Date of Award

Summer 8-15-2015

Author's School

Graduate School of Arts and Sciences

Author's Department

Biology & Biomedical Sciences (Molecular Cell Biology)

Degree Name

Doctor of Philosophy (PhD)

Degree Type



The Gram-negative bacterium uropathogenic Escherichia coli (UPEC) is the causative agent of up to 85% of community-acquired urinary tract infections (UTIs). This thesis work aimed to better define interactions between UPEC and host antimicrobial peptides (AMPs). The bacterial outer membrane is constantly interacting with the external environment, and contains many integral proteins with defined roles in pathogenesis. The E. coli outer membrane protein OmpA is a highly conserved, integral beta-barrel membrane protein with four extracellular loops. We found that the loops of OmpA individually influence binding and invasion of UPEC during infection. Loop 2 appears to be essential for binding to the host epithelium. These effects are seen in vitro as well as in a murine model of UTI, where the pathogenic cascade is severely interrupted when loop 2 is absent. The loop 2 mutant forms very few intracellular bacterial communities (IBCs, a hallmark of UPEC UTI) and fails to cause robust acute infection. These phenotypes are not due to alterations in membrane permeability, growth, or the indispensable adhesive virulence organelle termed type 1 pili.

AMPs are small proteins expressed by innate immune cells and epithelial cells, including those of the urinary tract. Although we predicted that the murine cathelicidin, termed CRAMP, would play an important role in urinary tract defense against UPEC, we instead found that CRAMP-deficient mice exhibit attenuated UTIs. These mice have lower bladder bacterial loads at all examined time points, fewer IBCs, less inflammation and inflammation-related bladder damage, and resolve infection faster. Early differences in bacterial binding to wild-type and mutant bladders are not attributable to modifications in bacterial adhesive factors, instead pointing to altered host uroepithelium in CRAMP-deficient mice. Furthermore, cathelicidin does not appear to be expressed within the urinary tract at concentrations necessary to cause bacterial cell death in vitro. We conclude that cathelicidin is essential for normal maintenance of the uroepithelium, and for the promotion of innate immune responses to UPEC. We will continue to examine this potential role for CRAMP as a driver of the immune response during UTI.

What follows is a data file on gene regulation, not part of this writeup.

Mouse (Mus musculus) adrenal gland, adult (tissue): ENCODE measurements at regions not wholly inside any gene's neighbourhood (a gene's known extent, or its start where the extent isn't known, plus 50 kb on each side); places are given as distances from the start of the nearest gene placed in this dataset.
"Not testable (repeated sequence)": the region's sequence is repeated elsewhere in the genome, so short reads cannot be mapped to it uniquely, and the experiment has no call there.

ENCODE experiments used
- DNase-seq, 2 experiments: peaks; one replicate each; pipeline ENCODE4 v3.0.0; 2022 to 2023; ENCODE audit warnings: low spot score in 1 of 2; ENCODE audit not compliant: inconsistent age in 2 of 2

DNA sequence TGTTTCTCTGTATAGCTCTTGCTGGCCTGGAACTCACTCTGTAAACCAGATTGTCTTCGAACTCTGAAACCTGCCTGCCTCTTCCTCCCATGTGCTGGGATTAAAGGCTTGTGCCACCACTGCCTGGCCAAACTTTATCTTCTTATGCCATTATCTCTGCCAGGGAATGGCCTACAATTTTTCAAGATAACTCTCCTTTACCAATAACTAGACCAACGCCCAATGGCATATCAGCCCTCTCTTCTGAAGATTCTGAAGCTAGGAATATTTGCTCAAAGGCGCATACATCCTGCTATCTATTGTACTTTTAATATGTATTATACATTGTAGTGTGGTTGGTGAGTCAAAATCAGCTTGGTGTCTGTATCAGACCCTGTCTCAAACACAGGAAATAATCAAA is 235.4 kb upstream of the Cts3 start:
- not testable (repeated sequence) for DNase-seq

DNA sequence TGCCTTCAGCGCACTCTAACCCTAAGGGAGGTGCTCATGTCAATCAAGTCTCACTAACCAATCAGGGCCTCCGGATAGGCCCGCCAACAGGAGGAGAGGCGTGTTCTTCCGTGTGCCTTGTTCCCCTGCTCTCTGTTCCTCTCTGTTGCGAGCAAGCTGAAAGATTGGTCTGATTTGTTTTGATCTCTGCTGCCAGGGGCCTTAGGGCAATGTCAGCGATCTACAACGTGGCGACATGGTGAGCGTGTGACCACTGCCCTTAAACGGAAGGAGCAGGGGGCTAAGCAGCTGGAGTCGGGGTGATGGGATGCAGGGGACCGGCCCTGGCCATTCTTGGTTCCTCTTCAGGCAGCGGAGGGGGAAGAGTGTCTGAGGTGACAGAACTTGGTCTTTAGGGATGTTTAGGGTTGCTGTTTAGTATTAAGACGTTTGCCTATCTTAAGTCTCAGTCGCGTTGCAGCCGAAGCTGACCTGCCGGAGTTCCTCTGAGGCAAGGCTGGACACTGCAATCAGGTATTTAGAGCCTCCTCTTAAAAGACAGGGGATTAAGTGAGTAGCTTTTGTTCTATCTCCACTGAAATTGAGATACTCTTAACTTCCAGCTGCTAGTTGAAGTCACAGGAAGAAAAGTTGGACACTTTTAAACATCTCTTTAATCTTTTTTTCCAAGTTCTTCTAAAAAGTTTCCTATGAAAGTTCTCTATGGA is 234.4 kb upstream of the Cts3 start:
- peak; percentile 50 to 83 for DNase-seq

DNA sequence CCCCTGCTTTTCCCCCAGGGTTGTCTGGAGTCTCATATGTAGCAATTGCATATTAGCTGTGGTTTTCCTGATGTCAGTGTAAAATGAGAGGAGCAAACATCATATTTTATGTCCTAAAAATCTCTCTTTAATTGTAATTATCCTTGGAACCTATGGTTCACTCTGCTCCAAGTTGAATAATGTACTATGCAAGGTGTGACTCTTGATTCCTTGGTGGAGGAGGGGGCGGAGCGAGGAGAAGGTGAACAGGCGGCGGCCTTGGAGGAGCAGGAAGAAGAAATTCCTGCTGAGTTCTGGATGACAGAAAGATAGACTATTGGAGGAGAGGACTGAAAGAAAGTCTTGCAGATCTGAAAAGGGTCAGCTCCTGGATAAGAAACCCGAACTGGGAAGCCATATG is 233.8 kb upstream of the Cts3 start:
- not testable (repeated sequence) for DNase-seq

Finally, we were surprised to find that UPEC growth is augmented after exposure to sub-lethal concentrations of CRAMP, and UPEC specifically upregulate a defined set of genes in this response. While these genes are also encoded by non-pathogenic E. coli, the same transcriptional response is not observed. Most interestingly, the majority of these genes are involved in small molecule transport or metabolism, implying that UPEC are actively sensing the peptide, upregulating pathways that may allow for uptake of the AMP, and perhaps converting acquired AMP into useful product. This model is consistent with the increased UPEC growth seen after exposure to CRAMP, and suggests that UPEC are better adapted to strategically utilize molecules in order to thrive in a limiting environment. Future experiments will characterize the roles of these regulated genes in vitro after exposure of UPEC to other AMPs, and during infection.


English (en)

Chair and Committee

David A Hunstad

Committee Members

Michael Caparon, James Fleckenstein, Jeffrey Henderson, Katherine Henzler-Wildman, Scott Hultgren


Permanent URL: